Donegal have received a timely fillip in advance of Sunday’s All-Ireland football semi-final against Dublin now that Brian McEniff, the man who guided the county to their only All-Ireland title success to date in 1992, has been inducted into the prestigious MBNA Hall of Fame.
McEniff, who won Ulster championship honours as a player with Donegal in the early 70s and who managed Ulster for 23 years up until he was succeeded by Joe Kernan three years ago, has made a massive contribution to the GAA as a player, manager and official.
He has served as Donegal’s Central Council delegate and has sat on high-powered Croke Park committees as well as having been fully immersed in administrative affairs within his own county.
And he is hoping that his Hall of Fame honour will prove a good omen for Donegal when they confront the Dubs in Croke Park.
“I see the honour as something for the county more than for myself,” insists McEniff.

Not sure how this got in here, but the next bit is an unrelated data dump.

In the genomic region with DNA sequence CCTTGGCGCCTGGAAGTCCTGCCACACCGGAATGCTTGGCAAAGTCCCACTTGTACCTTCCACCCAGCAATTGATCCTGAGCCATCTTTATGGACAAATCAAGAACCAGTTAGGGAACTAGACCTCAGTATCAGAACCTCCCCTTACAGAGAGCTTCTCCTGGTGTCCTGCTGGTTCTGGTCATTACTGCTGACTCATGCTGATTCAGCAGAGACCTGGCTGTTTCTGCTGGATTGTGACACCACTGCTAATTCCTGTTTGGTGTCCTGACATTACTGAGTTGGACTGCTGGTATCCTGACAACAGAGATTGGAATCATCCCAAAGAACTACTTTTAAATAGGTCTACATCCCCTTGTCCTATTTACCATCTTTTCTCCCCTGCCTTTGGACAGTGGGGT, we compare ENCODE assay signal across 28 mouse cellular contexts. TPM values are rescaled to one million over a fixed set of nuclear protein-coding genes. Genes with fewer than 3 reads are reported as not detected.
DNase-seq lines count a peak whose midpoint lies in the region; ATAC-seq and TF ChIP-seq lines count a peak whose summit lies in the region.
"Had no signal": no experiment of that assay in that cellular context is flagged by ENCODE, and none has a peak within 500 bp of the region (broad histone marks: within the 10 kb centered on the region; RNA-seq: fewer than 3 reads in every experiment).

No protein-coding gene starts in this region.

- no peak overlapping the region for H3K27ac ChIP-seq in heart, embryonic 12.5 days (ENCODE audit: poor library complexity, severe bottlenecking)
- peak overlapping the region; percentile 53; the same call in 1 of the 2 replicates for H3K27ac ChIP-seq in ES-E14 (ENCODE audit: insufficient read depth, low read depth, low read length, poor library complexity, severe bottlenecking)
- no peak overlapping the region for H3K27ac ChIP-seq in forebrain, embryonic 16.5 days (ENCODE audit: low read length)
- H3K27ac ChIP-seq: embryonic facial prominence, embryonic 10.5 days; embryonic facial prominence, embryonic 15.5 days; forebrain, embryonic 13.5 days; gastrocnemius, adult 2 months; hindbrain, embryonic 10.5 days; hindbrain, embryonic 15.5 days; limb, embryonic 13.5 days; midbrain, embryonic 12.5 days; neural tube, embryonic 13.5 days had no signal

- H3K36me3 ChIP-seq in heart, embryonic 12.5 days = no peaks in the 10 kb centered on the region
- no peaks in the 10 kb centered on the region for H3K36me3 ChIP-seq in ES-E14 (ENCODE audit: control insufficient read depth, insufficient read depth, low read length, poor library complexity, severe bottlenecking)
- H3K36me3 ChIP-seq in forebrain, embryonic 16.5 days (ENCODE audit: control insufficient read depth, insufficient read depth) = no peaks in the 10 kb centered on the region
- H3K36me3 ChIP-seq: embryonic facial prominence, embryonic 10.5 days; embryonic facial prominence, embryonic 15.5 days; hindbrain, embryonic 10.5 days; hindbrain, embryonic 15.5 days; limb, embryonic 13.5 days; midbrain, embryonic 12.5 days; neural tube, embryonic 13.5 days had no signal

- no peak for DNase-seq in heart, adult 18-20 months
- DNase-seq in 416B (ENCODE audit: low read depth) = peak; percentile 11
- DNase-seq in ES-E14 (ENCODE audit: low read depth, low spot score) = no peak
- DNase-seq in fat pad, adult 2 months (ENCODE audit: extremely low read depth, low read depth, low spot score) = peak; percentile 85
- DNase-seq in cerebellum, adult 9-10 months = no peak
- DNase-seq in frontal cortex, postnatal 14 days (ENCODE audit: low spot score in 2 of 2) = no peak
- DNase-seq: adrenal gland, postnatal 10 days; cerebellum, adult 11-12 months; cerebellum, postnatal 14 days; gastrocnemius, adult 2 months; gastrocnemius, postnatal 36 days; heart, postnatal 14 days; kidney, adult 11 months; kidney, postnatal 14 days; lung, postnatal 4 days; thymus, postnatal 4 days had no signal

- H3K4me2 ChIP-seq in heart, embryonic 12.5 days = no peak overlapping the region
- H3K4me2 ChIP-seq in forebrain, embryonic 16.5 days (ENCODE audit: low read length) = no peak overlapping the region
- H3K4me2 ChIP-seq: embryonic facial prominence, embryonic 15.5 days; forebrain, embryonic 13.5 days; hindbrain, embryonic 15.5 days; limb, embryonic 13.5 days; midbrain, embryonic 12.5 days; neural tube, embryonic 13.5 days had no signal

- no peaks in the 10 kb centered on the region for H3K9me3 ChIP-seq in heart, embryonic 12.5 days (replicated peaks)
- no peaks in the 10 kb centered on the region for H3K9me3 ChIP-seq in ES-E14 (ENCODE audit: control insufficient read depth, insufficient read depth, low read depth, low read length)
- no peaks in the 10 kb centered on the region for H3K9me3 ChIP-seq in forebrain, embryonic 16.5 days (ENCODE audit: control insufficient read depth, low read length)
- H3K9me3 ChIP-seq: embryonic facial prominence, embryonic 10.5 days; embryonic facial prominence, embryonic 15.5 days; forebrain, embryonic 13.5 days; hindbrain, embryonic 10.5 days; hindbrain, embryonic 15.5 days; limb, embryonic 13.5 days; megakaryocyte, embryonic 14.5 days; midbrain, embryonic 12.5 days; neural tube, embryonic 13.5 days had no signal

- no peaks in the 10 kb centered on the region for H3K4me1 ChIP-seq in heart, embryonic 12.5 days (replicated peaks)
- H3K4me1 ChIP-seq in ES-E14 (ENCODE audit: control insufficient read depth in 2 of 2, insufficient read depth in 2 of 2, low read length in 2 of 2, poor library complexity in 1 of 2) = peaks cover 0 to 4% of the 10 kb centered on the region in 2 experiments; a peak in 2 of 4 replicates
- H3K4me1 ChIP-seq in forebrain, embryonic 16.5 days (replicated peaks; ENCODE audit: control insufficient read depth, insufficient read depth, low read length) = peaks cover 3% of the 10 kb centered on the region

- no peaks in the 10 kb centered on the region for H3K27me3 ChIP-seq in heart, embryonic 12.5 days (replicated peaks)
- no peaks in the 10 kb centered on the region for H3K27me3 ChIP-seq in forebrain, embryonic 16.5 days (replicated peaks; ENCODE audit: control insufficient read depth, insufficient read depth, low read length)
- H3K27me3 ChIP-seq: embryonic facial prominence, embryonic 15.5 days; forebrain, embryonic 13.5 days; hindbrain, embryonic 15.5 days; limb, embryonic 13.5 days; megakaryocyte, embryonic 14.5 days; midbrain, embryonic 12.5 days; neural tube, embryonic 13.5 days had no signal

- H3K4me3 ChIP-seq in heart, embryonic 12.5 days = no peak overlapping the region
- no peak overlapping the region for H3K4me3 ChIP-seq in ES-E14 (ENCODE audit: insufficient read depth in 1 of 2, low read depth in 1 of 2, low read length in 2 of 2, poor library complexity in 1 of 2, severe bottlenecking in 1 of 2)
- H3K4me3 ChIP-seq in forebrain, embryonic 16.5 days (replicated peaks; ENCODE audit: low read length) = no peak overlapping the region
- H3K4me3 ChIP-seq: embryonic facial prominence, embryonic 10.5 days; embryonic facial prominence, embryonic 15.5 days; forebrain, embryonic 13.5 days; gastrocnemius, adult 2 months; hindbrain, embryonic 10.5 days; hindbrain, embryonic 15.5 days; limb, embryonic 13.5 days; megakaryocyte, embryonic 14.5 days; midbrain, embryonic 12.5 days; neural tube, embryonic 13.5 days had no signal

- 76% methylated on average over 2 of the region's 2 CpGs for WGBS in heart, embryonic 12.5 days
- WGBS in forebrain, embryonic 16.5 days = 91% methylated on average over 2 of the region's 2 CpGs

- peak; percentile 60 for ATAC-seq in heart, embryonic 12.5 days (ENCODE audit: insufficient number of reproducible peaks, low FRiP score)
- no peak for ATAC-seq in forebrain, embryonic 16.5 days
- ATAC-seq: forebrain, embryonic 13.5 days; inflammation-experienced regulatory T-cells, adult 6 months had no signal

“I have regarded it as a privilege to have been involved in Donegal GAA for so long and obviously Sunday’s game represents a wonderful opportunity for us to stake our claim for a place in the All-Ireland final.”
In the 1992 final, Martin McHugh proved inspirational when Donegal overcame Dublin in a memorable decider, and now it is the turn of his son Mark to try and follow in his footsteps on Sunday when he plays in the Donegal half-forward line.
“Obviously Donegal have been in the shadows since 1992 but this present side has certainly shown that they have the skill and the resolve to go all the way.
“Dublin will be very difficult to beat, however, and they will have a great hunger to get their hands on the Sam Maguire Cup again,” says McEniff.
In entering the Hall of Fame he joins such legendary GAA figures as Mick O’Dwyer (Kerry), Jimmy Keaveney (Dublin), Donie O’Sullivan (Kerry), Billy Morgan (Cork), Peter Nolan (Offaly) and the late Dermot Earley (Roscommon).
“It is indeed an honour for me to be bracketed along with such iconic figures,” adds McEniff. “Their deeds and achievements are part of GAA folklore.”